As Requested to make the bachelor degree’s lecture material
The fact is my PhD topic is not about risk management, it is about valuation. I have been called to make a brief about risk measurement. Fyi, I do not have any experience in teaching or lecturing. I do not know where and how to start, especially, when they gave me a very specific topic about risk measurement. At least, I remember what my teacher in high school told me, “A Loser says: It looks easy, but it is impossible. A winner says: it looks difficult, but it still possible.”. So, I just tried my best and sketched the taught that passed by in my head. Then, I made mind mapping, and I want to describe and write my mind mapping. This is the result……….
Theoretically, risk can be defined as a model about the precise of probability. It is about the possibility of suffering loss. It means Risk concept, statistically, is a model of dispersion. Dispersion, itself, can be defined as variability in a probability distribution. The measurements of dispersion are (i) Standard Deviation, (ii) Interquartile range, (iii) Range, (iv) Mean difference, (v) Median Absolute Deviation, (vi) Average absolute deviation, (vii) Covariance, etc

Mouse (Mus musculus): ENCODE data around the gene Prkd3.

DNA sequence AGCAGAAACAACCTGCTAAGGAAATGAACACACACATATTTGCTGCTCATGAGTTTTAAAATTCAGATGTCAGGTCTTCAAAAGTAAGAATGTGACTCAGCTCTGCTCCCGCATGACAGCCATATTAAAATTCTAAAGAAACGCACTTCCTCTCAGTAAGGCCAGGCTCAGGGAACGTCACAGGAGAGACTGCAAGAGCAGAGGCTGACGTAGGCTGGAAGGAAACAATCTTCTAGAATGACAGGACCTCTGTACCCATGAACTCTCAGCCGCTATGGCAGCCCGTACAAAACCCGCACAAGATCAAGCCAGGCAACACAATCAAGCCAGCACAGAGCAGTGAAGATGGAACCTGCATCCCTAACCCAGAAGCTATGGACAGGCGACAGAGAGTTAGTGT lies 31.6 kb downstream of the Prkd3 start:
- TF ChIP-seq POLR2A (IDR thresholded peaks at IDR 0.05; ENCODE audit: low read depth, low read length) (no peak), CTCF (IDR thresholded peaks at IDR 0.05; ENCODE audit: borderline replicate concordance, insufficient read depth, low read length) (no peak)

In finance, everything about risk is must be closely related to volatility. Before you learn what volatility is, you have to know about Normal Distribution. Because risk is defined as the possibility of suffering loss, it means there is dispersion from normal condition. Perhaps, the most important distribution which represents adequately many random processes is Normal Distribution. If the set of events disperse from the normal distribution, it can be identified as the occurrence of risk.
Dispersion model, which proxy by Standard Deviation, also can be applied in finance. To measure the risk of stock price can use volatility. The proxy of volatility is standard deviation. So, to know how much the risk of the stock that you choose is, you can just model it from the standard deviation of the stock returns.
In finance, this dispersion model concept is applied to measure financial risk such as market risk, credit risk, and liquidity risk. Of course, according to Jorion (2006) there is another risk which is Operational Risk. Operational risk is more about insurance, mitigation, and contingency. Before we hop to financial risk, maybe I should explain in brief about operational risk.